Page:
Parents, Little League, And Assumption Of Risk

Parents Beware – be careful while attending your next little league game or practice. We all know that those participating in athletic activities assume the risks that those activities entail. But what about spectators or bystanders to athletic events? To what extent do they assume the risks of athletic events. On January 8th the First Department decided a case which parents may want to take note of – Roberts v Boys & Girls Republic, Inc., 2008 NY Slip Op 00073.

The plaintiff-mother was watching her son’s little league team during a scrimmage game. She was injured when she strayed into the path of a bat being swung by another player taking a practice swing along the off-field side of a chain-link fence running parallel and adjacent to the field’s third-base sideline. Had the accident not occurred, the player, upon the completion of his practice swings, would have passed through an opening in the fence near home plate to take his turn at bat. The Court found that the mother assumed the risk of her injuries and thus dismissed her action on a summary judgment motion. The Court found that the risk of being struck by a swung bat was perfectly obvious. It found that the area where the bats were being swung was “logically situated” to the game taking place on the field. It was marked with equipment, and was in continuous use by players for about the hour and a half that the plaintiff-mother was at the game. The Court stated that the area in question “was immediately adjacent to the field, discrete, obvious and avoidable by any reasonably wary spectator or bystander.”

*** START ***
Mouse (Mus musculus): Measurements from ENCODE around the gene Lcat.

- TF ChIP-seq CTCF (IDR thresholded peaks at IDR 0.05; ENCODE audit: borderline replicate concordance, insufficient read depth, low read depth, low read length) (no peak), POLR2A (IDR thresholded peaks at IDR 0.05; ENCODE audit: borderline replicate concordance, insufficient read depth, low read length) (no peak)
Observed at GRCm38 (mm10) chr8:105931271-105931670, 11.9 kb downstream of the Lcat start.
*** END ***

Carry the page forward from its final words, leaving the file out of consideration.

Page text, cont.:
The Court noted that the plaintiff-mother had testified that she observed numerous children along the fence area swinging bats when she entered the ball field, and again observed such activity from the bleachers as she watched her son practice. In addition, shortly before the accident, when plaintiff returned from the bleachers to the area behind home plate, she passed by a group of players holding bats in the same area. Finally, there was testimony that the player whose bat hit the plaintiff began his fateful swing when plaintiff was still some 8 to 10 feet away. Thus, the Court concluded that the sideline on-deck area was open and obvious to the plaintiff and “as safe as it appeared to be.”

The Court stated if athletic and recreational activities are to persist, “there must be tolerated a disparity between the level of safety that might be optimally or even reasonably achieved and that which the law mandates.”

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